Brazzaville, 12 June 2014 (ECA) – “The Economic Report on Africa 2014 will help the Congolese Government to achieve the objectives it has laid out for the country’s drive towards industrialisation for the benefit of its people” said Mr Bruno Jean Richard Itoua, Congo’s Minister of Scientific Research and Innovation, today. Mr Itoua was speaking at the launch, in Brazzaville, of the Report, jointly published by the United Nations Economic Commission for Africa (ECA) and the African Union (AU).
Mr Itotua, who presided over the event on behalf of his country’s Minister of State in Charge of Industry and Private Sector Promotion – Mr Isidore Mvouba, noted that Congo needs to plug current policy gaps and establish veritable instruments to set up and execute its industrial policy. He went on to enjoin experts charged with designing a programme for the country’s industrial take-off to study the report in order to take into translate its conclusions and recommendations into national policy actions.
Noting to Congolese experts that the contribution of the secondary sector to their country’s GDP was less than 10%, the Resident Coordinator of the UN System and Resident Representative of UNDP in Congo, Mr Anthony Ohemeng-Boamah, called on them to take stock of the recommendations of the Report to perfect their strategy for industrial development. In this regard, he highlighted the Report’s call for the establishment of efficient industrial policy institutions and the importance of very high-level policy coordination.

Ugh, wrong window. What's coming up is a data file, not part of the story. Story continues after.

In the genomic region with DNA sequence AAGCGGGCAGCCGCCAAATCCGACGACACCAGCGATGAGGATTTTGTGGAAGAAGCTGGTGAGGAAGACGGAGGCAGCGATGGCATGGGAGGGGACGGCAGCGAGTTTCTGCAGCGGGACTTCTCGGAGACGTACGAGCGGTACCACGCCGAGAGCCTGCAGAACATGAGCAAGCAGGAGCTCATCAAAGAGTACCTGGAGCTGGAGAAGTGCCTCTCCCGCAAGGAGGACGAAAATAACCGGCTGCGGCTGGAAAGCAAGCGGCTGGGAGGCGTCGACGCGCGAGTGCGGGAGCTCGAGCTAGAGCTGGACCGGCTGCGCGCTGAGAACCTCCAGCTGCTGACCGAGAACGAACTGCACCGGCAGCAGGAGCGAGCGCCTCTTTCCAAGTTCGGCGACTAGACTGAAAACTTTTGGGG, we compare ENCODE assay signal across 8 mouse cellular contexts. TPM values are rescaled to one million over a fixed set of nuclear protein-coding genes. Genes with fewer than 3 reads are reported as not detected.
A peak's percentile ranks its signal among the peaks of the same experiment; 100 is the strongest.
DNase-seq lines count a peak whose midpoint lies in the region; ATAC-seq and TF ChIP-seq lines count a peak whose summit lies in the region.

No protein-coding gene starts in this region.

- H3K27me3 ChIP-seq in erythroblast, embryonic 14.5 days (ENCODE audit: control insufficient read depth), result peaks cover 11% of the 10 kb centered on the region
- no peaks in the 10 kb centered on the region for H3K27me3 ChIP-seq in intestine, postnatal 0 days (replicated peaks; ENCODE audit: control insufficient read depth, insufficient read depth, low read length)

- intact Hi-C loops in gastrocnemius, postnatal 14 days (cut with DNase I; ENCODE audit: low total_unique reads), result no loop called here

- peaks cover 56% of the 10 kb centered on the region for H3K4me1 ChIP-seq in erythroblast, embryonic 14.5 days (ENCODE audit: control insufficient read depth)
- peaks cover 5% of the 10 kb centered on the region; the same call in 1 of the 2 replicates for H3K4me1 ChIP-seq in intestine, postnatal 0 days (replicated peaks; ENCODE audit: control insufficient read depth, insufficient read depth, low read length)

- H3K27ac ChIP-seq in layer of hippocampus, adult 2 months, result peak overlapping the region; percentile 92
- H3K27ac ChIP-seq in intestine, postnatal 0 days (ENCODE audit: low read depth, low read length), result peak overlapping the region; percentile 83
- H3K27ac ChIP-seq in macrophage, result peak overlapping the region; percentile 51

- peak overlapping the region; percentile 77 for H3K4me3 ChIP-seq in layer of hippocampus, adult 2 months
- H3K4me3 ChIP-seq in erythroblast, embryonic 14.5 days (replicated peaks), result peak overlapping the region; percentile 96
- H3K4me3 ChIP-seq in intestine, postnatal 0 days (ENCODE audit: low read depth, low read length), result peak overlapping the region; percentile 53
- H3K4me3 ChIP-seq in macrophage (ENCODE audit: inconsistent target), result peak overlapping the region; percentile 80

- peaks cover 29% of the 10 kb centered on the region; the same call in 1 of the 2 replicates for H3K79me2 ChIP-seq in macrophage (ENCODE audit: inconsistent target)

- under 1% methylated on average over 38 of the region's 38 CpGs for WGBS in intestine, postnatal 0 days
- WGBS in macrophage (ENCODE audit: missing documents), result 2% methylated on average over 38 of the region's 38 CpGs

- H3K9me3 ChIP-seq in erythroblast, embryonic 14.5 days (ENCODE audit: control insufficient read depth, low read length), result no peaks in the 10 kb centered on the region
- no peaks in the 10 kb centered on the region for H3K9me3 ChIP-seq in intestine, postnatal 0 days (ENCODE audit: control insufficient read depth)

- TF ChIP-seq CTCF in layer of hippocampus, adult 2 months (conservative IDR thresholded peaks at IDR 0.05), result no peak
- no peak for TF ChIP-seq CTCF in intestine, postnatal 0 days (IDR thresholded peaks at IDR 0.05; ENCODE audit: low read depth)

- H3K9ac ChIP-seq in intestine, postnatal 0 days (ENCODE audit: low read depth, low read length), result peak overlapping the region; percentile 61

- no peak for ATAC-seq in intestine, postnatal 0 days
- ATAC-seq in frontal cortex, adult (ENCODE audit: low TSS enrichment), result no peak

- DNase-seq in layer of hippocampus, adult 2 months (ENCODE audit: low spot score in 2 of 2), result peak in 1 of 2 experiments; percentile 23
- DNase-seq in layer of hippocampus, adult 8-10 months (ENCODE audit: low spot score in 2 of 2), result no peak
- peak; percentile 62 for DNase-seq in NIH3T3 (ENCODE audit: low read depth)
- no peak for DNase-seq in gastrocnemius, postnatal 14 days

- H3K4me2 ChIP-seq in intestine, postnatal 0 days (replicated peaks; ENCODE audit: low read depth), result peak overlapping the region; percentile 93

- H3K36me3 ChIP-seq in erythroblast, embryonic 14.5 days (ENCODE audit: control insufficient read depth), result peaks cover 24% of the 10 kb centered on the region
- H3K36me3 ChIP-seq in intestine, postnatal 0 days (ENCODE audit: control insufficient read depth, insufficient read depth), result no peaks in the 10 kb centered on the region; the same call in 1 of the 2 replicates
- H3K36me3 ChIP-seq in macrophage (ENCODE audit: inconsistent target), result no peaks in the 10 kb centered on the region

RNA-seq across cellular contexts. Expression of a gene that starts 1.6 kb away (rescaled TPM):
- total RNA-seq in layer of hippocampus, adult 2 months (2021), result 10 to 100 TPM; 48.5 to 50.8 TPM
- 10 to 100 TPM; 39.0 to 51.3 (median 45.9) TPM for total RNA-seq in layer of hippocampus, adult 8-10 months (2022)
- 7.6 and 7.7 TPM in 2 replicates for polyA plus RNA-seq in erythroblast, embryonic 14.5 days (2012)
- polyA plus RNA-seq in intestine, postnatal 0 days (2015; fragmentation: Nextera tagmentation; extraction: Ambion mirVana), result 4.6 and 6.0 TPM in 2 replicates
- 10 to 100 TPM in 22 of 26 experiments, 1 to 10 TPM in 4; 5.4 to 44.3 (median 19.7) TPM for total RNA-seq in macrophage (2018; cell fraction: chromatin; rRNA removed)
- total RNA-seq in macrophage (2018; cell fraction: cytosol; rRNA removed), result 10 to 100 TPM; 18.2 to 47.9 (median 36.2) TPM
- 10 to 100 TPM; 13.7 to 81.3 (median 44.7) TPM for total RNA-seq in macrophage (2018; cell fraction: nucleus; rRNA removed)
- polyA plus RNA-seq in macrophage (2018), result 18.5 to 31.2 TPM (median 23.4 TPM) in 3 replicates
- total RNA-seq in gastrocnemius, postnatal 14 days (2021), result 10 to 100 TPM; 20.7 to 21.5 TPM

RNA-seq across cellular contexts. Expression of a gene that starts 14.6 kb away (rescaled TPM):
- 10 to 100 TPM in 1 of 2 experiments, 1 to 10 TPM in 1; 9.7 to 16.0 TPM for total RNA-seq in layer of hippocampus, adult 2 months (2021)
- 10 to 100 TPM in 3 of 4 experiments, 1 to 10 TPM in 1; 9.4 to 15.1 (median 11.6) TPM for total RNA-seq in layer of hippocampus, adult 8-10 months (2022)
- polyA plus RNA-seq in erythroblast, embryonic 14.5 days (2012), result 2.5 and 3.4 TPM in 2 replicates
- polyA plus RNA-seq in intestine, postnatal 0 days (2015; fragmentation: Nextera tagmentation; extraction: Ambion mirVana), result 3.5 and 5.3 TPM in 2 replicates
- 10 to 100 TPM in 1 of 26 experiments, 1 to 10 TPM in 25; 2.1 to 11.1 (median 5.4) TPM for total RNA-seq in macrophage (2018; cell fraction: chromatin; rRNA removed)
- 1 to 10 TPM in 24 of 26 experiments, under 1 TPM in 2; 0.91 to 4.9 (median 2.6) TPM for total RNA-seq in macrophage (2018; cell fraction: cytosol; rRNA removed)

These messages were put in detailed perspective by the Director of the Sub-regional Office for Central Africa of ECA, Mr Emile Ahohe, who once again underlined the emphasis that the Commission has been placing of late on the need for Africa to transform itself via industrialisation in order to guarantee a the sustainability of of Africa’s current growth trajectory.
In his discursive review of the Report, the Dean of the Faculty of Economic Sciences at the Marien Ngouabi University in Brazzaville pointed out that African countries need to do more specific needs anticipation as they formulate their industrial policies. He added that “real industrialization is one that focuses on the manufacturing sector, rather than one that focuses on the extractive industries, which seems to be the current focus of our [African] countries.”
More discussions on the Economic Report on Africa 2014 have been planned for events during coming weeks in other capital cities in Central Africa, notably in Libreville – Gabon and in Yaounde – Cameroon.